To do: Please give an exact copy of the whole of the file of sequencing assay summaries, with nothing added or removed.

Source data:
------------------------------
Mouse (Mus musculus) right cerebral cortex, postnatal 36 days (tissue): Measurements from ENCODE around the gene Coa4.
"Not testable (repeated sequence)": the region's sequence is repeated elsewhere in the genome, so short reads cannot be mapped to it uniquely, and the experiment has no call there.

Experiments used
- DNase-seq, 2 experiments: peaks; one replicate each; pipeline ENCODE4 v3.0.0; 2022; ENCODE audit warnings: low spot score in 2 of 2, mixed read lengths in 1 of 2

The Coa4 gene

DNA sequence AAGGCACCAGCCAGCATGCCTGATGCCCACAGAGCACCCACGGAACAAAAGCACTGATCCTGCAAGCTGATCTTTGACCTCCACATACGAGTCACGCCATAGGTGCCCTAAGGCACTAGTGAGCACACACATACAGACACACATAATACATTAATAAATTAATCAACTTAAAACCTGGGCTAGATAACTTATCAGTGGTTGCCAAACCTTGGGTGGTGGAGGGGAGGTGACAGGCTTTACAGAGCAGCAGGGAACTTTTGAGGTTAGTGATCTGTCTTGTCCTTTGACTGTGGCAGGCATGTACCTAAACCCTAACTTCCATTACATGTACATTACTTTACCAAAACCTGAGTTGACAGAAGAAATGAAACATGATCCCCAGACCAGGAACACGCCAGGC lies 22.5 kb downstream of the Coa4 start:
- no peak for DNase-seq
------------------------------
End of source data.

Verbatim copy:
Mouse (Mus musculus) right cerebral cortex, postnatal 36 days (tissue): Measurements from ENCODE around the gene Coa4.
"Not testable (repeated sequence)": the region's sequence is repeated elsewhere in the genome, so short reads cannot be mapped to it uniquely, and the experiment has no call there.

Experiments used
- DNase-seq, 2 experiments: peaks; one replicate each; pipeline ENCODE4 v3.0.0; 2022; ENCODE audit warnings: low spot score in 2 of 2, mixed read lengths in 1 of 2

The Coa4 gene

DNA sequence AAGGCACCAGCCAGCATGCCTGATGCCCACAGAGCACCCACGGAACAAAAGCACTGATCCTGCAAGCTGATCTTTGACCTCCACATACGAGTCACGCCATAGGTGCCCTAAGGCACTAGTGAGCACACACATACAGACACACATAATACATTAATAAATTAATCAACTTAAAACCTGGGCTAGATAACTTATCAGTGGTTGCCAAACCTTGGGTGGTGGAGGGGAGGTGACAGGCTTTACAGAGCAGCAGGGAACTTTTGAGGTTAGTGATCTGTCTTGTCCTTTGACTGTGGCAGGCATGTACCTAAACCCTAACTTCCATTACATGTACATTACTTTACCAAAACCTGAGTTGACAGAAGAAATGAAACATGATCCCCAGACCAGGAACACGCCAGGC lies 22.5 kb downstream of the Coa4 start:
- no peak for DNase-seq